7. http://www.lulu.com/apple-ipad-publishing/?cid=eng_ebk_epub_041410
80% of the proceeds after Apple’s cut goes to the author. Lulu offers eBook conversion and free ISBN registration. As well as “ distribution to other retail channels in all formats (paperback, hardcover, and eBook.”

8. http://www.smashwords.com/about/how_to_publish_ipad_ebooks
After Apple’s cut the publisher keeps 85.75% of the proceeds. They require file submission in Microsoft Word .Doc format, and offer support and advice on conversion and formatting.

The biggest difference between the 8 aggregators seems to be the pricing structures. If you have any experience with any of the above companies, please share any information you have in the comments below.

If you would like to be kept updated with any important changes to the iBook distribution puzzle you can subscribe to Scott Flora's, Executive Director blog, where we will be posting updates and information as they appear.

Some of our facts and numbers about the content aggregators came from the Publishers Lunch Daily Newsletter. The online article is no longer available to the general public, but is available to members of the Publishers Marketplace.


You need to be a member of APSS - Association of Publishers for Special Sales to add comments!

Comment by Bradley Flora on October 5, 2012 at 12:41pm

You're right Rick!

We talk about it directly in another article, which is linked on this page as:
"If you would like to publish directly with Apple, learn about the p..."

but I do agree that it should be clearly stated on this text as well.

Thanks for bringing this to our attention.

Bradley Flora

Executive Director


Comment by Rick Carufel on October 2, 2012 at 2:14pm

Theresa, your book gets rejected by smashwords because of poor formatting.  So many authors have run into this problem that I started a formatting and layout service for indy writers.  Smashwords will fail your book because of formatting errors every time.  I now publish books for writers at createspace, Lulu, smashwords and kindle.  Why pay an editor and proofer and not get your book a proper layout and formatting too?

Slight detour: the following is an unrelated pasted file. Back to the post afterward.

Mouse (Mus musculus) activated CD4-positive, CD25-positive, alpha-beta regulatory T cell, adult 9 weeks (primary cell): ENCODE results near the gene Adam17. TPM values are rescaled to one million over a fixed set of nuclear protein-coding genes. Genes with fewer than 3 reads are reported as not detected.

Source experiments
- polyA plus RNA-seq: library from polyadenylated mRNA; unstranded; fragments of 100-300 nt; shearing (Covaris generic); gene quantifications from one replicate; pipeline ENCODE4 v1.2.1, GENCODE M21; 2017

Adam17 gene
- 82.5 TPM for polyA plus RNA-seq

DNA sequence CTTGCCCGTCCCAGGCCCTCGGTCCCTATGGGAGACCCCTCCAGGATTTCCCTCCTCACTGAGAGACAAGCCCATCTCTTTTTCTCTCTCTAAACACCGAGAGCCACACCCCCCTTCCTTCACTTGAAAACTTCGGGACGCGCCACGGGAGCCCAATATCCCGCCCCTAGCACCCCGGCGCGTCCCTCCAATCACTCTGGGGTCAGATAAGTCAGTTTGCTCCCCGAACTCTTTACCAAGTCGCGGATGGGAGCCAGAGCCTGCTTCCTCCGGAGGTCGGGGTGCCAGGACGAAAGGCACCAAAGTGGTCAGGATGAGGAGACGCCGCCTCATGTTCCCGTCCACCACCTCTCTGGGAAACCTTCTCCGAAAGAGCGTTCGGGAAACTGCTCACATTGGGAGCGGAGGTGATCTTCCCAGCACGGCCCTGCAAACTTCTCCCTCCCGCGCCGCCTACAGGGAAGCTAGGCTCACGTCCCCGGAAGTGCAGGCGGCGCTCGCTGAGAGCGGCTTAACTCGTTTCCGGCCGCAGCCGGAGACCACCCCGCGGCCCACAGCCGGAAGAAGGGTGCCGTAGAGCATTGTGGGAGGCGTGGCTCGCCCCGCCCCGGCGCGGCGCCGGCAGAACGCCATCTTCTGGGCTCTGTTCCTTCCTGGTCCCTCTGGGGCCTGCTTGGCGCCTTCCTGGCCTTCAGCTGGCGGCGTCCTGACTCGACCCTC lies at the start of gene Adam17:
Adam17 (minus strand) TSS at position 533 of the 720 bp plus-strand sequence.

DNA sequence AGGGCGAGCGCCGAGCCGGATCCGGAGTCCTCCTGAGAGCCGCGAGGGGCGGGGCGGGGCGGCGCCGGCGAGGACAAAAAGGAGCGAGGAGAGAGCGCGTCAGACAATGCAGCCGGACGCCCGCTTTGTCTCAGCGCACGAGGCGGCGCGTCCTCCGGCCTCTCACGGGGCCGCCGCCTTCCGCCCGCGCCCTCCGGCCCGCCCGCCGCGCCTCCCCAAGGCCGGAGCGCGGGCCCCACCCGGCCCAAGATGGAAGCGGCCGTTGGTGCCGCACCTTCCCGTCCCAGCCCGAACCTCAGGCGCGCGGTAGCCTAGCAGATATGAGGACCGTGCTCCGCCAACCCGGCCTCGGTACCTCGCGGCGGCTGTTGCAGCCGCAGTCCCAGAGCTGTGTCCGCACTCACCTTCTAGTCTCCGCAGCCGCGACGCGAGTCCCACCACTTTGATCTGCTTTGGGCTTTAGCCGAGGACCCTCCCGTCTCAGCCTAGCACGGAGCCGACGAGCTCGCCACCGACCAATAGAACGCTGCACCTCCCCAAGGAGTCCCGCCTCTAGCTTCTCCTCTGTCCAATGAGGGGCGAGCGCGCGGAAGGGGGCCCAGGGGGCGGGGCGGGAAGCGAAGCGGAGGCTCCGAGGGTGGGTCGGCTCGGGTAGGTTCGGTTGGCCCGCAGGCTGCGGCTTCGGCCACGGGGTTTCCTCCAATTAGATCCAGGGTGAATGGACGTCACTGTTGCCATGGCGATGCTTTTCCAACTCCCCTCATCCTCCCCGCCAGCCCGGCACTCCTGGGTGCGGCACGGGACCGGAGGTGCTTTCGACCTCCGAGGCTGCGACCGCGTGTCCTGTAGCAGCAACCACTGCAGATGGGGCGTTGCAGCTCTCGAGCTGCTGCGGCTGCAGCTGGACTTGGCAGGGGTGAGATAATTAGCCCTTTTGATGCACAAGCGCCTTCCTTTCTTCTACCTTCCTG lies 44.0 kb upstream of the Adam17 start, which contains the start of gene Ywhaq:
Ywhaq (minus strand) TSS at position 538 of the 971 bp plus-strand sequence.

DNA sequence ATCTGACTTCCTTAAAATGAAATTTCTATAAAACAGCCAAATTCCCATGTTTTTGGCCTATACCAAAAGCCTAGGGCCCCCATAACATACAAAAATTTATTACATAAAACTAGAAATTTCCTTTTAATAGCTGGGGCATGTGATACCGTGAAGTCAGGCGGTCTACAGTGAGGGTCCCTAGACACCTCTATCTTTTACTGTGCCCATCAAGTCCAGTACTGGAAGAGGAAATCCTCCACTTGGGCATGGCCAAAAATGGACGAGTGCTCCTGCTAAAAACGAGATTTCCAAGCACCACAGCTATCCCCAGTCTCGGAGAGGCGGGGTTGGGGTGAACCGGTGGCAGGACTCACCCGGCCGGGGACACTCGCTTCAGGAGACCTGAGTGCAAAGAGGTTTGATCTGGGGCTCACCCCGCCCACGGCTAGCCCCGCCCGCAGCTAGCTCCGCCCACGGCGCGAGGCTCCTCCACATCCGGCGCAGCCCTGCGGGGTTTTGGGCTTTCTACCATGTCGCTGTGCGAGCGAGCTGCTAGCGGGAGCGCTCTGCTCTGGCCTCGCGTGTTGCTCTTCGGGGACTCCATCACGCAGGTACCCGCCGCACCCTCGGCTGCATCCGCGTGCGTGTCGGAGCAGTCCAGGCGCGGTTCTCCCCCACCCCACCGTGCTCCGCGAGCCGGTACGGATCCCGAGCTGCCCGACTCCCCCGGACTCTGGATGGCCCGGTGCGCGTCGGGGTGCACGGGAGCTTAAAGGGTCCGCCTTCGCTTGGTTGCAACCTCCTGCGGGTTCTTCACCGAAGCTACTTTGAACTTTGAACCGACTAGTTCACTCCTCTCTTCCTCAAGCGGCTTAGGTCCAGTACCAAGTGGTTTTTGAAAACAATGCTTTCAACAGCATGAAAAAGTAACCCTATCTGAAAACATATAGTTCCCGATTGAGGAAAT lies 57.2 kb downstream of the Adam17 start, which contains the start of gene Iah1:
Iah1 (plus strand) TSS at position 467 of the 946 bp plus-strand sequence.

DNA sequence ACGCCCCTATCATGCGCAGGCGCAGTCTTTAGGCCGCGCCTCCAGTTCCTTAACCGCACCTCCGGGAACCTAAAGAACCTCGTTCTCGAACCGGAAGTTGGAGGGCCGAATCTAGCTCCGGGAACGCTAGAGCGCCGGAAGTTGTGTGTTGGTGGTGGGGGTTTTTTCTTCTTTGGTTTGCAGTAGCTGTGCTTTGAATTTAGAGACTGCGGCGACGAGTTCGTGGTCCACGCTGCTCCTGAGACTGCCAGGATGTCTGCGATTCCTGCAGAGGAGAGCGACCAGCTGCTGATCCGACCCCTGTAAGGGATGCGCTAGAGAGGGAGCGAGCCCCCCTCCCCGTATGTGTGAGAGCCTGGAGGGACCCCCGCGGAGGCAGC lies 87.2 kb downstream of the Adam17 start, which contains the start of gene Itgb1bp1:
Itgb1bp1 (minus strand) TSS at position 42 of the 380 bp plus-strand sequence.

Comment by Rick Carufel on October 2, 2012 at 2:07pm

You fail to mention that to upload content to ibookstore you have to have proprietary software that only runs on Apple computers, so if you have a PC you will be prevented from selling in the ibookstore.  When asked about this ibookstore told me that only apple users can sell from the ibookstore. 

Comment by Bradley Flora on April 28, 2010 at 5:42pm
Here is an extensive review of both Smashwords and Lulu from Teresa M. Moore.
Comment by Joel Friedlander on April 16, 2010 at 5:31pm
Very helpful, Scott. It would be great to see a step-by-step by someone who's gone through the process with one of these companies.
Comment by M. Gail Woodard on April 16, 2010 at 2:46pm
We worked with Smashwords for the ebook version of just-released Confucius Jade (a novel set in China) by Frederick Fisher. Smashwords's documentation guide is very clear and useful for any ebook production and their customer service is friendly and helpful.

(Because we had followed Smashword's formatting instructions, our conversion to Kindle format was a breeze, by the way.)

We were delighted to be informed that, because it met the criteria for inclusion in Smashwords Premium Catalogue, Confucius Jade was automatically included in the iPad's initial catalogue of available books.

We have not experienced any ebook sales as yet, but our online marketing effort began only a week ago. Confucius Jade is available on Amazon.com in print and Kindle formats, and is being distributed by Smashwords to B&N, Sony and other ebook retailers.

-Gail Woodard, Dudley Court Press, Sonoita, AZ